4:13 PM, Feb 27, 2020


Ask Dr. Nandi: Warning signs indicate a major COVID-19 spike is ahead

Posted at 9:02 PM, Jul 08, 2020

Experts are pointing to warning signs that indicate a major COVID-19 spike is ahead.

Chief Health Editor Dr. Partha Nandi says there could be a spike in deaths.

While it’s great that the number of deaths is lower than what we had back in March, it could partly be due to the fact that right now, more younger people are getting sick. And they’re less likely to die. But, here’s the thing, younger people likely don’t live in a bubble. And they can and do interact with older folks.

And we know that on average, it takes 5 days for someone who’s infected to start feeling ill. For some people, symptoms may take 14 days to appear. Then, it can take weeks, even months from the time someone was first infected, to when they actually pass away. And right now, with COVID cases skyrocketing, especially in states like Arizona, Florida and Texas, it’s very possible that in time, we’ll see a spike in deaths as well.

There are warning signs that a potential major spike is up ahead.

If you look at the number of tests that are coming back positive, the percentage is really high. So what that means, is when you look at a group of people that are getting tested, more of them actually have the virus than what we’ve seen in the past. And that can indicate that more people will end up in the hospital. We’ve already seen hospitalizations rising in at least 22 states. If you look at Florida alone, at least 56 intensive care units are already filled, they have reached capacity. So a lot of people are seriously sick right now. And what learned from when New York was a hotspot, is that deaths do lag behind hospitalizations. So it would not be surprising to see death rates jump in the coming weeks and months ahead of us.

It is possible that the lower death rate could be because people are now aware of the symptoms and seek treatment sooner.

More people are aware that COVID can be dangerous and seek medical help sooner. There are other potential reasons, too. For instance, early in the pandemic, a lot of long-term care facilities were unprepared – they were hit hard and many older folks died. Now, there are safety guidelines and policies in place to protect those that live or work at these places. Also, treatment has improved. And hospitals are more experienced and have become better at treating those who develop severe symptoms. Now, it’s important to note that while research and the medical community have made great improvements in the last few months, and the death rates are down, this does not mean it’s time to let our guard down. Please stay vigilant and continue practicing safety precautions like wearing a mask and social distancing.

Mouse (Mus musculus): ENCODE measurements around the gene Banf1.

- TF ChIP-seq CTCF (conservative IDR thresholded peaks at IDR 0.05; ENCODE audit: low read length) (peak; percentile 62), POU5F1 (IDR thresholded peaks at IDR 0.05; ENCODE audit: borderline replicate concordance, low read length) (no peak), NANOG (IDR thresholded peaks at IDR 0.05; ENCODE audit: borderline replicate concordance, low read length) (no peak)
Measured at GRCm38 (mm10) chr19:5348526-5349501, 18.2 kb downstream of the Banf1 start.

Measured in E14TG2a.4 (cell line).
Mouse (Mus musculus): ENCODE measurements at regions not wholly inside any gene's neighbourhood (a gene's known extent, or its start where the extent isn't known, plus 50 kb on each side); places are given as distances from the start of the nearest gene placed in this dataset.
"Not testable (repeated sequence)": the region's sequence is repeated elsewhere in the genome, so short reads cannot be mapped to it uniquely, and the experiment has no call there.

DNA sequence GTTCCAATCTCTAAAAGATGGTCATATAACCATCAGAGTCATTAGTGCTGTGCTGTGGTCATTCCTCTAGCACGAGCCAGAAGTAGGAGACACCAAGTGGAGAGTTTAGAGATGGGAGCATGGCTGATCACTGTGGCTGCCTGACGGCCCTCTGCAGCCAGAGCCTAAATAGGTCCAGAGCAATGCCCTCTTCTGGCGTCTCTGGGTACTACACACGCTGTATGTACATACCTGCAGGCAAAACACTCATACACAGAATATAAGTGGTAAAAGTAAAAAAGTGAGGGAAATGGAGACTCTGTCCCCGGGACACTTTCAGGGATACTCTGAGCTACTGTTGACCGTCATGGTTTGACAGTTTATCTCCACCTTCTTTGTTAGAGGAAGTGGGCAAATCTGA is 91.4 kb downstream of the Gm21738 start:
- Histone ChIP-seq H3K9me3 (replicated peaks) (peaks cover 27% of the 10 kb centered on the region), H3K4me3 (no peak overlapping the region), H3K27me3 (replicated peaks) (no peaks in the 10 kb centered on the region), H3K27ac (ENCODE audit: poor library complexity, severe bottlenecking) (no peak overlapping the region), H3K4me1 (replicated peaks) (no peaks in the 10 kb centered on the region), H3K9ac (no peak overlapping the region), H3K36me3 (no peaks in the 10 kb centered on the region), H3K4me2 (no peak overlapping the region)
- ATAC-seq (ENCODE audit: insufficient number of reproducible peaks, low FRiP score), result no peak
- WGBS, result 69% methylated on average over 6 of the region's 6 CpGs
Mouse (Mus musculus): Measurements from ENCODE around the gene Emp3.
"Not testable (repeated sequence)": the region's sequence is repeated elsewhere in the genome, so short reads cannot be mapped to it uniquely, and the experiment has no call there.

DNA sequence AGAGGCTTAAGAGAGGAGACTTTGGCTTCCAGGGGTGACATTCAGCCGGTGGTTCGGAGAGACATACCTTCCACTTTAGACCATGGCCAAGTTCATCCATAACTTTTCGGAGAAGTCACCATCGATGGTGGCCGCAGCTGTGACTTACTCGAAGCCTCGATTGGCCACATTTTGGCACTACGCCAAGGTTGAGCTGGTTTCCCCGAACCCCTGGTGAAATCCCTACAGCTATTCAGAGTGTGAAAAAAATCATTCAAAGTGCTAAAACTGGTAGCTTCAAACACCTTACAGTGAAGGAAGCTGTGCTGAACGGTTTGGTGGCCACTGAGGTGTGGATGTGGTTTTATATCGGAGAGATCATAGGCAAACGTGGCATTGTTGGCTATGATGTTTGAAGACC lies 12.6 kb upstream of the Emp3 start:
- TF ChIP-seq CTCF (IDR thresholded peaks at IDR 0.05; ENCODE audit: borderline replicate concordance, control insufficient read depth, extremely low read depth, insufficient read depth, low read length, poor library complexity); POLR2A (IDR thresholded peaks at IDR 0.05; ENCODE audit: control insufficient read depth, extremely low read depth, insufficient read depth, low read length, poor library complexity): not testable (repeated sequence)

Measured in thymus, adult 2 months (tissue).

Additional Coronavirus information and resources:

Click here for a page with resources including a COVID-19 overview from the CDC, details on cases in Michigan, a timeline of Governor Gretchen Whitmer's orders since the outbreak, coronavirus' impact on Southeast Michigan, and links to more information from the Michigan Department of Health and Human Services, the CDC and the WHO.

View a global coronavirus tracker with data from Johns Hopkins University.

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See complete coverage on our Coronavirus Continuing Coverage page.